Call of Duty Modern Warfare 2 was the most successful game launch of all time, based on how quickly it sold 15 million units and generated more than $1 billion for Activision Blizzard. The developers, Infinity Ward, made a great game that became a “category killer” in the modern combat genre.

But the marketing campaign behind the title also had a lot to do with the success. Rob Troy, executive creative director at ad agency The Ant Farm, described the thinking behind the campaign in a panel at the MI6 game marketing conference yesterday. The Los Angeles ad agency, known for its high-profile work, had been working with Call of Duty since the inception of the original game in 2003.

In some ways, the marketing of Modern Warfare 2 was easy. The game already had huge buzz because of the popularity of its 2007 version, Call of Duty 4: Modern Warfare, which sold well over 13 million units. But many game sequels fail to capture a bigger audience than the original game. The goal of the marketing campaign was to spread the word far and wide that this would be a better experience.

“There was an enormous amount of pressure on how to [improve] the brand with Modern Warfare 2,” Troy said (pictured).

Well before the game was anywhere near done, Troy’s team got access to the script, art work, animated scenes and other materials. While the game studio focused on finishing the game, the ad team focused on putting together a series of animated cut scenes, or segments of the game, depicting furious action. It took about six to eight hours for the ad team to extract each of the scenes they wanted from the unfinished game material.

For the first long video trailer last spring, well ahead of the November game launch, the agency wanted to get gamers emotionally attached to the game, so that by the end of it they’d want to “go out and kick some ass.” One of the big things revealed in the first trailer was that the fighting would take place on U.S. soil, meaning most U.S. gamers would feel like they were defending their homeland.

Troy noted that while a lot of the different scenes of the game were revealed in the early trailer, there was a certain amount of trickery. If you stitched them altogether, you would assume that terrorists spurred a conflict between the U.S. and Russia. But the plot of the game is not as simple as that, so use of so many scenes does not, in fact, spoil the story.

Then the agency did another major video trailer, titled Infamy, which debuted on TV about a month before the game launched. The trailer depicted fierce combat and pounding music as battles raged in a completely devastated Washington, D.C. It inspired a massive jump in pre-orders for the game on the night it aired. Millions of people sought out more information about the game on the web after it ran. People tried to figure out the story, but there were enough misdirections that it was impossible for anyone to truly figure out what was going on.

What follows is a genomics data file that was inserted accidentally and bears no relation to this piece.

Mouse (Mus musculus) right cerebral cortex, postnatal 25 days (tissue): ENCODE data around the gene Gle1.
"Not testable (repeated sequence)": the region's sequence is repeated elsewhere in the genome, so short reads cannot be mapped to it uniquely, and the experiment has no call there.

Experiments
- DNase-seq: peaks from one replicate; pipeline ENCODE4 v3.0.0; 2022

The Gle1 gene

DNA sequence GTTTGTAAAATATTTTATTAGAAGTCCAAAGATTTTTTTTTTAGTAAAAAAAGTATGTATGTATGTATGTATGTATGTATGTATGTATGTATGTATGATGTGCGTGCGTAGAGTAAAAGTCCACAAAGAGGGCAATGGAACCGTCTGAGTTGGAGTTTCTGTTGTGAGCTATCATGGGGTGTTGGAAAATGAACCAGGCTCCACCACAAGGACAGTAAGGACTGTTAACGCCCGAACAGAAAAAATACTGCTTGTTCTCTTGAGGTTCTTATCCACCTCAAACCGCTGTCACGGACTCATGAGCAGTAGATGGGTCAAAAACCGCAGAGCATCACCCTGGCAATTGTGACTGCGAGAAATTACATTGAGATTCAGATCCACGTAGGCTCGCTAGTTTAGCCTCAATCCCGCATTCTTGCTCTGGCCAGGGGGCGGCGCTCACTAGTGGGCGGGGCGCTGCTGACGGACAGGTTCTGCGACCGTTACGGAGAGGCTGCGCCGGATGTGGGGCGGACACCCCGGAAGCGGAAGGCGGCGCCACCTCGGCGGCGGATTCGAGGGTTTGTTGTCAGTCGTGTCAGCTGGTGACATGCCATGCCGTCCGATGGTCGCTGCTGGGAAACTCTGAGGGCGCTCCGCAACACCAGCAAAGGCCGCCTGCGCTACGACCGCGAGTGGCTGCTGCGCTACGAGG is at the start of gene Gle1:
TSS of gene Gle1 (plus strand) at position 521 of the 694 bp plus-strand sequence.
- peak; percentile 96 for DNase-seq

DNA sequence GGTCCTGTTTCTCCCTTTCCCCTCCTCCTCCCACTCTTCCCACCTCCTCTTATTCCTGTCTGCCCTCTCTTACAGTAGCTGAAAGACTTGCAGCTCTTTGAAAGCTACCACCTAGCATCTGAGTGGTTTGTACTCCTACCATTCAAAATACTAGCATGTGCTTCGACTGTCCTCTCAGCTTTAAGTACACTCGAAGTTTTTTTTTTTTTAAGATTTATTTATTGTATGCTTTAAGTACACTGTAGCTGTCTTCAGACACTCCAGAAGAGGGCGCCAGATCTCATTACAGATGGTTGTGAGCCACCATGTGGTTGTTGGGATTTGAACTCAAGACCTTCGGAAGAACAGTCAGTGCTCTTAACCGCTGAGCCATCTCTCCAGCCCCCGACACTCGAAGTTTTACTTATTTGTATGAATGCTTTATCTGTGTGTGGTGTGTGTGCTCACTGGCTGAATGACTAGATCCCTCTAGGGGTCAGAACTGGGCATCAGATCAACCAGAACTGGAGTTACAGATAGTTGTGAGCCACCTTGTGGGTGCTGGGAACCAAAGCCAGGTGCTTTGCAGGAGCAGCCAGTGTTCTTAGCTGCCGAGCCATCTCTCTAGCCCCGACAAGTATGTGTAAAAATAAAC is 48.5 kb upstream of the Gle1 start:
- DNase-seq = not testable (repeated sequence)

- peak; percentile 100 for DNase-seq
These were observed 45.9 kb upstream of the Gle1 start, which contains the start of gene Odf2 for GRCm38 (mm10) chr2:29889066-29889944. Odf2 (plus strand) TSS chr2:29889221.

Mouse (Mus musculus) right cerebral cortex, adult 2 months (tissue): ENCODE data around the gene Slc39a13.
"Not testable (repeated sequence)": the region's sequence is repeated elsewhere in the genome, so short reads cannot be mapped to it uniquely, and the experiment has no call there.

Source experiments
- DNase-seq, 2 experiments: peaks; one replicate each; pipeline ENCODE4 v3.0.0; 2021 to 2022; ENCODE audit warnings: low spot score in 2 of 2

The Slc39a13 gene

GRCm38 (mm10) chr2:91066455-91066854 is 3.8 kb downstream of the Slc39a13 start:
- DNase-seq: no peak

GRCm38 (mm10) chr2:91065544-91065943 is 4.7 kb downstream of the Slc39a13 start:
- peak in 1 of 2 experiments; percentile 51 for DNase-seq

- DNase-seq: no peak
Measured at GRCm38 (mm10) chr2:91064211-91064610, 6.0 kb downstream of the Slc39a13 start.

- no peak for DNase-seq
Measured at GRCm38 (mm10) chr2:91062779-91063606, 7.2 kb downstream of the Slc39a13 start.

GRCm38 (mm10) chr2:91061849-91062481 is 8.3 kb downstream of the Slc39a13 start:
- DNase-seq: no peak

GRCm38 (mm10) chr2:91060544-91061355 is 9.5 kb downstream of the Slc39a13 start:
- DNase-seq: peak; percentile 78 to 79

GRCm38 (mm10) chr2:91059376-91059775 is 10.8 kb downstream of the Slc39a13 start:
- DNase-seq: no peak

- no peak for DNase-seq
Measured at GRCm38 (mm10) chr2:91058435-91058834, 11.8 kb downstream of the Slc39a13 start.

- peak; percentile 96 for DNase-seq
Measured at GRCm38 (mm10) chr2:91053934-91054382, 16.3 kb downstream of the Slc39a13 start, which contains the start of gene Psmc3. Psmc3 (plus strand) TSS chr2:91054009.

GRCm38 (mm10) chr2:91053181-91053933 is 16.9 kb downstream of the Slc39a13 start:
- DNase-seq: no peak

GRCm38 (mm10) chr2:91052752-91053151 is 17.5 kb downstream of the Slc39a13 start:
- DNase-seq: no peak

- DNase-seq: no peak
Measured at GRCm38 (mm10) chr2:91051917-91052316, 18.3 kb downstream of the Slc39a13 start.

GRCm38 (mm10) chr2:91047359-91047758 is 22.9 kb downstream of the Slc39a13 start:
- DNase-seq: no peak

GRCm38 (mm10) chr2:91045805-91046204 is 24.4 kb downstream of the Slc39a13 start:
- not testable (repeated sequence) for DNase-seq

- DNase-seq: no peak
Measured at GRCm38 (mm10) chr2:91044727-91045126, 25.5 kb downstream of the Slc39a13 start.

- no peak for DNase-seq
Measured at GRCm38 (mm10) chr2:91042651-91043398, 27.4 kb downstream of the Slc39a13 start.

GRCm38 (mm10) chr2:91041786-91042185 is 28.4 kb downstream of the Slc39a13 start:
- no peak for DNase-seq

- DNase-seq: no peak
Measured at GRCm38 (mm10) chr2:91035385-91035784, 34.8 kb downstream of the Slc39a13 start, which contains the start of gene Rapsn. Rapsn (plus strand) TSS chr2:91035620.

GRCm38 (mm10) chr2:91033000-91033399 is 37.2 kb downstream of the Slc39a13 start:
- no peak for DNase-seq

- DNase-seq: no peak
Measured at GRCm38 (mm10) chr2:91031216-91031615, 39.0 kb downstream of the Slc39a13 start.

Indeed, nobody figured out exactly what was happening in a civilian massacre that was shown in much of the material that was available ahead of the launch. That part of the game created a huge controversy when it was leaked out on the web shortly before the game launched on Nov. 10. In that scene, the player acts as a U.S. undercover agent and participates in a terrorist massacre of civilians at a Russian airport. The massacre triggers a war between the U.S. and Russia. There was so much outrage over the scene that Activision Blizzard put an option at the beginning of the game to allow players to skip that scene if they wanted.

“There was this massive backlash when that [massacre] footage was leaked, but our team was a bit bemused by it because we had been showing this stuff for eight months,” Troy said.

Of course, gamers and the public at large were completely surprised at how the game put the player in the role of a terrorist.

A lot of the scenes were so horrific that they shouldn’t have worked as a good commercial, at least on paper. The point of showing the bad guys doing so much harm on U.S. soil was to convince the players that the terrorist group was so intent on its mission that they would stop at nothing, and that you, as the player, really had to stop them, Troy said.

On launch day itself, Activision Blizzard rolled out a 30-second TV commercial that showed the combat set to the hip-hop music of Eminem. That choice of music worked for that spot, Troy said, but it was another risk among many because the franchise had never been associated with hip-hop music before.

In spite of the massacre scene, or perhaps because of the controversy around it, or perhaps because of the quality of the game play itself, or because the marketers took so many risks, the game became a gigantic hit. The game got unprecedented buzz and enough momentum to become known the world over. As good as the campaign was, it didn’t win top honors at yesterday’s marketing conference. The best overall marketing award went to Ubisoft for Assassin’s Creed II.

Here are videos of Troy on stage with moderator Geoff Keighley of Game Trailers TV with Geoff Keighley at the MI6 conference yesterday in San Francisco. (Warning: the scenes from this mature-rated scene are very violent).

Part 1

Part 2


GamesBeat Black Friday Gift Guide: Everything we recommend this holiday season